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Consumer advocates warn of higher bills as state weighs changes to Texas energy market

Residential electric meters in Austin.
Gabriel C. Pérez
Residential electric meters in Austin.

Regulators at the Public Utility Commission of Texas may take steps toward overhauling how electricity is bought and sold in the state on Thursday. Consumer advocates and energy experts fear the changes could increase electric bills without improving the grid.

Last winter’s statewide blackout was caused not only by a failure of power infrastructure but also the state’s competitive energy market. Officials now concede that the unique way electricity is bought and sold in Texas incentivized scarcity and increased the risk of power shortages.

On Thursday, regulators at the Public Utility Commission of Texas may take steps toward overhauling that system, though many consumer advocates and energy analysts fear the changes could increase bills without significantly improving the grid.

The purpose of the proposed market overhaul is to boost grid reliability. The current system, known as an “energy-only” market, pays power generators only for energy they sell on the grid. The price of that power is dictated by supply and demand, meaning that the scarcer energy becomes, the higher the price power plants and energy traders can get for it.

It is what PUC Chair Peter Lake, upon taking the job last summer, referred to as a “crisis-based business model.”

"We need to have a market design so that if you provide reliability, that's where the financial incentive is presented," Lake told a state legislative committee last July.

To do that, the commission is considering a series of proposals which, it says, would reduce the risk of blackouts without altering the fundamental structure of the energy-only market.

Among those proposals: changing the benchmarks at which wholesale power sellers can charge more money per megawatt; mandating that retail electric companies and public utilities sign more “firm” contracts for electricity they anticipate their customers will need in the future; creating incentives to pay generators that promise to be able to supply “dispatchable” energy at quick notice; and devising new ways the state’s grid operator can buy “ancillary services” to balance supply and demand on the grid when needed.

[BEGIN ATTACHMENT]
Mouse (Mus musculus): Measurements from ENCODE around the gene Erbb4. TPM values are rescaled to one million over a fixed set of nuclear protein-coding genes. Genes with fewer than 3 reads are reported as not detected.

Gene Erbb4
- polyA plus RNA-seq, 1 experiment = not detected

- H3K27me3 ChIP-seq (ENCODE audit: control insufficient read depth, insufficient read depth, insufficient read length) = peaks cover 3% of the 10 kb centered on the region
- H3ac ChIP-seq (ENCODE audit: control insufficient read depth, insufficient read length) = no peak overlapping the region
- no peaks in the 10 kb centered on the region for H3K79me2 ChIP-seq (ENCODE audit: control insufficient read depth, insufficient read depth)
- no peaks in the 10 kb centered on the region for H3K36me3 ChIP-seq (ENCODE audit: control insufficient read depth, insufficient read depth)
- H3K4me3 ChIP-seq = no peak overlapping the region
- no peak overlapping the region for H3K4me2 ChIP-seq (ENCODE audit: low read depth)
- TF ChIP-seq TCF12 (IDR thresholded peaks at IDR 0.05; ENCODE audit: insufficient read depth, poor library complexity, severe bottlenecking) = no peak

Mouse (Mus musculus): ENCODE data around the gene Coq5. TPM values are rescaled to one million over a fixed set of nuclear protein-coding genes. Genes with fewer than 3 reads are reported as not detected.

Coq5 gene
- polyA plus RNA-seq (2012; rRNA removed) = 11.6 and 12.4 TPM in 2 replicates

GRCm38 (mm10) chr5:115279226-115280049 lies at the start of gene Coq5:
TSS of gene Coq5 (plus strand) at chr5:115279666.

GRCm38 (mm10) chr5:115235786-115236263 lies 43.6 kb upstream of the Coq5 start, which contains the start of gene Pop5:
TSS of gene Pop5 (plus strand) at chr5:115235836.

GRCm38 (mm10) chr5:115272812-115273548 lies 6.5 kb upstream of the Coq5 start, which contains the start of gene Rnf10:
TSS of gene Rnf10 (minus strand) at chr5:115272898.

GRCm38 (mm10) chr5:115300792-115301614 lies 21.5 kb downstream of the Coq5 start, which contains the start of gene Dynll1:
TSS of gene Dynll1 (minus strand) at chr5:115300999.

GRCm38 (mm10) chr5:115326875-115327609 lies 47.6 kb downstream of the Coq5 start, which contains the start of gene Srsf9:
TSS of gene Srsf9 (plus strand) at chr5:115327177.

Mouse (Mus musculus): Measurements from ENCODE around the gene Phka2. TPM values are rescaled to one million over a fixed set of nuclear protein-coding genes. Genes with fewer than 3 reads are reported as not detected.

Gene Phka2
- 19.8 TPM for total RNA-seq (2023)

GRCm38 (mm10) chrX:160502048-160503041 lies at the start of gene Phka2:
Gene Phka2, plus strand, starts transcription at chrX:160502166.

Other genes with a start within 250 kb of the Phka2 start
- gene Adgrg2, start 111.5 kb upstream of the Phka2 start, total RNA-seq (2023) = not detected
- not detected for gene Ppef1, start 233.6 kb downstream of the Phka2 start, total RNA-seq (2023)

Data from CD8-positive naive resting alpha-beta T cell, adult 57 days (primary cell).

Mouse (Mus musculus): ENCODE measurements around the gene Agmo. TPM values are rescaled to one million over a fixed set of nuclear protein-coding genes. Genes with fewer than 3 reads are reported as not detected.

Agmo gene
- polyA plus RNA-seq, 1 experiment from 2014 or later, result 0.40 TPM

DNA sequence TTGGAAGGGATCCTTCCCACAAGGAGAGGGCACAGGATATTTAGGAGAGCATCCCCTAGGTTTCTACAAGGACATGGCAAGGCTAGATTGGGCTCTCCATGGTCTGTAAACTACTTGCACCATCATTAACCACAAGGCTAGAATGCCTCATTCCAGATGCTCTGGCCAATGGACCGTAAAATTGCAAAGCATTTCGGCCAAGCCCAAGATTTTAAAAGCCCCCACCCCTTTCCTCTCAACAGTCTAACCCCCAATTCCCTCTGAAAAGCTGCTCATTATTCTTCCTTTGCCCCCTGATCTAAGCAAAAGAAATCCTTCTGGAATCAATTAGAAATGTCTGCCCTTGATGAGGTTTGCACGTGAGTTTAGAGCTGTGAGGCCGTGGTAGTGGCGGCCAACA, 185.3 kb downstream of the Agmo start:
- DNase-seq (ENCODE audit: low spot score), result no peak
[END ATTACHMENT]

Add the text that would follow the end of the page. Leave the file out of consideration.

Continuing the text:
Lake has suggested that he’d like to see the commission make preliminary decisions about at least some of the proposals on Thursday. But, in a media call on Wednesday, a group of energy experts and consumer advocates said the proposals may significantly increase people’s electric bills without shoring up grid reliability.

“We have no idea what the hell these costs are going to be, and that scares us, and it should scare you, and it should scare other Texans,” Alison Silverstein, a former PUC and Federal Energy Regulatory Commission official, said in the media call sponsored by the Advanced Power Alliance.

Silverstein, who now works as a consultant, filed a report with the Texas Consumer Association estimating that energy bills could rise 14.4% per year when the impact of the market redesign proposals are combined with the financial cost of the 2021 blackout.

But, in the media call, she said that estimate was a “ballpark” figure gleaned from the minimal information the PUC has made available.

“Given the lack of clarity about both reliability ... and cost impacts, how the heck will we make sure that Texans are getting the reliability that we're being asked to pay for?” Silverstein said.

Speakers also voiced concerns over what the market proposals could mean for Texas’ renewable energy sector and said strong energy efficiency goals and demand response programs could solve many reliability issues without significantly increasing costs.

“We're really concerned about the cost to consumers,” said Tim Morstad, associate state director of AARP Texas. “It’s time to tap the breaks.”

Copyright 2021 KUT 90.5. To see more, visit KUT 90.5.

Mose Buchele is the Austin-based broadcast reporter for KUT's NPR partnership StateImpact Texas . He has been on staff at KUT 90.5 since 2009, covering local and state issues. Mose has also worked as a blogger on politics and an education reporter at his hometown paper in Western Massachusetts. He holds masters degrees in Latin American Studies and Journalism from UT Austin.